Viswanathan: One of the key values on the product team is integrity. When we’re making a decision, we really have to give our customer one simple, predictable choice. The purpose is to provide what we think you need in order to make your life as easy as possible. That’s how automation comes into play. And that’s one way we drive innovation within our product.
A Data-Driven Team
Given the space in which Fivetran operates, why is it especially important to be continually innovative?
Viswanathan: Data is extremely crucial, especially if you look at larger enterprises. The need for governance and security — these are all things that are mandated. Unless you’re innovative, I don’t think you can actually function in this space. Slower legacy products are not going to be able to solve the problems that are going to exist in the next few years.
Roy: If we look forward 10 years, it’s going to be nonnegotiable for every company to be leveraging data. People and companies are going to be living and breathing their data. If we’re not adding as much fuel to the fire in product development as we can, there’s going to be a really big gap in terms of meeting market’s needs and demands.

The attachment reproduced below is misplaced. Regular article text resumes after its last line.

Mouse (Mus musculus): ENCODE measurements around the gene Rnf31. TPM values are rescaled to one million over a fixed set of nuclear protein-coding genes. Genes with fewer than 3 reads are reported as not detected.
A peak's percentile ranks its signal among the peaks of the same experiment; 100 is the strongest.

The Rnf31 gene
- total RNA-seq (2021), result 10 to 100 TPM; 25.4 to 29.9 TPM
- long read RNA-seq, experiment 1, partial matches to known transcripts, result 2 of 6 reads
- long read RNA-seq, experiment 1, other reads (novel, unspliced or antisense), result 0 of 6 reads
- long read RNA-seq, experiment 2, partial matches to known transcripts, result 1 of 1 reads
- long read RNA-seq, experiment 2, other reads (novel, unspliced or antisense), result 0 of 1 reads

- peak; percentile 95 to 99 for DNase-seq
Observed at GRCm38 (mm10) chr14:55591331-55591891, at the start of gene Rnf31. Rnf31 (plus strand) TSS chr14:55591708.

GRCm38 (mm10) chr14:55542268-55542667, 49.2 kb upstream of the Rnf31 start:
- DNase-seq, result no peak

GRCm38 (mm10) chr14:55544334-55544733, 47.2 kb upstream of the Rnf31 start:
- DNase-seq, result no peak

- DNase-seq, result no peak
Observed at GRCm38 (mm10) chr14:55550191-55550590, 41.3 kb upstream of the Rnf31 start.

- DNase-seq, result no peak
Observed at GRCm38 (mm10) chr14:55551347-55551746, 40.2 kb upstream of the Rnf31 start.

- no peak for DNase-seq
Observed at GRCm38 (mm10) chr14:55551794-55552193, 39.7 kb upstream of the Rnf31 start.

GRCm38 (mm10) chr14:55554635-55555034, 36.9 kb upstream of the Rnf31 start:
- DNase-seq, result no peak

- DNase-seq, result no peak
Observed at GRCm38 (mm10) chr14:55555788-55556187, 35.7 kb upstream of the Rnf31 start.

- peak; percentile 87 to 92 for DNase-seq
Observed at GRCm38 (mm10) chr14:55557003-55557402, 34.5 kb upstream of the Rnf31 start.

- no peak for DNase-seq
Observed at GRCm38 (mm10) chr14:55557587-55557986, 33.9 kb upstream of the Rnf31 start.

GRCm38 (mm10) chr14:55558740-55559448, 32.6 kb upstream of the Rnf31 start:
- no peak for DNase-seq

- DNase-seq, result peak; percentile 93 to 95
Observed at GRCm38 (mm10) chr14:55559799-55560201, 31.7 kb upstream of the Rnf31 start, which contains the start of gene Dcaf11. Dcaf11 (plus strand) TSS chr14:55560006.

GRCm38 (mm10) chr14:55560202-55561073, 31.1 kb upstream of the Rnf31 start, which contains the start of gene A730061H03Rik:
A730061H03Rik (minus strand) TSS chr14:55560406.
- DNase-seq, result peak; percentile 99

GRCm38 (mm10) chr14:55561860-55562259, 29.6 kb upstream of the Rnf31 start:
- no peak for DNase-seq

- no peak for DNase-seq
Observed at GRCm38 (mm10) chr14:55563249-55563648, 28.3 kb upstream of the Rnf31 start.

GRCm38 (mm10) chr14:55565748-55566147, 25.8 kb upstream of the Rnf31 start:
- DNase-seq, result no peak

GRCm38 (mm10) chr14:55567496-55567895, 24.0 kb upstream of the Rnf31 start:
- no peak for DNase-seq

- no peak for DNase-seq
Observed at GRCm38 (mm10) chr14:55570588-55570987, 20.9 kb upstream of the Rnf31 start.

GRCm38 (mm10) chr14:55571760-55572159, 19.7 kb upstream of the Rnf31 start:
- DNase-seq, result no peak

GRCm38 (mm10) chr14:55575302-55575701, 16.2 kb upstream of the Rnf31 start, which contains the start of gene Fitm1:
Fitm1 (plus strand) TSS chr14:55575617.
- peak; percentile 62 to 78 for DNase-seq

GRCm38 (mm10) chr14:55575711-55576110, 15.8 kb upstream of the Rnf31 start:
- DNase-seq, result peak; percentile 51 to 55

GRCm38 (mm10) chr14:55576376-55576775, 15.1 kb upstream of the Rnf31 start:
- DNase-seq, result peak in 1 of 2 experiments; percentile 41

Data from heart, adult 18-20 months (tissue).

Scheil: There’s a number of ways we drive innovation on the engineering and support teams. For example, one is through engineering-driven projects, where every engineer can propose to make an improvement to our product that could be visible by customers. Other examples include hackathons and the Fivetran Research Rotation out of the CTO’s office.
From a company culture perspective, what does Fivetran do well to encourage innovation?
Roy: CEO George Fraser and COO Taylor Brown have managed to create a culture that provides the highest amount of psychological safety that I’ve ever had at a company. When you’re psychologically safe, you’re very comfortable to go outside of your comfort zone and try new things. That’s really where innovation occurs.
Viswanathan: There is also the concept of ownership: You really own your product from end to end, from ideation to execution to post-launch. You are given the ability to innovate, because you are in charge of your product and the ideas you come up with.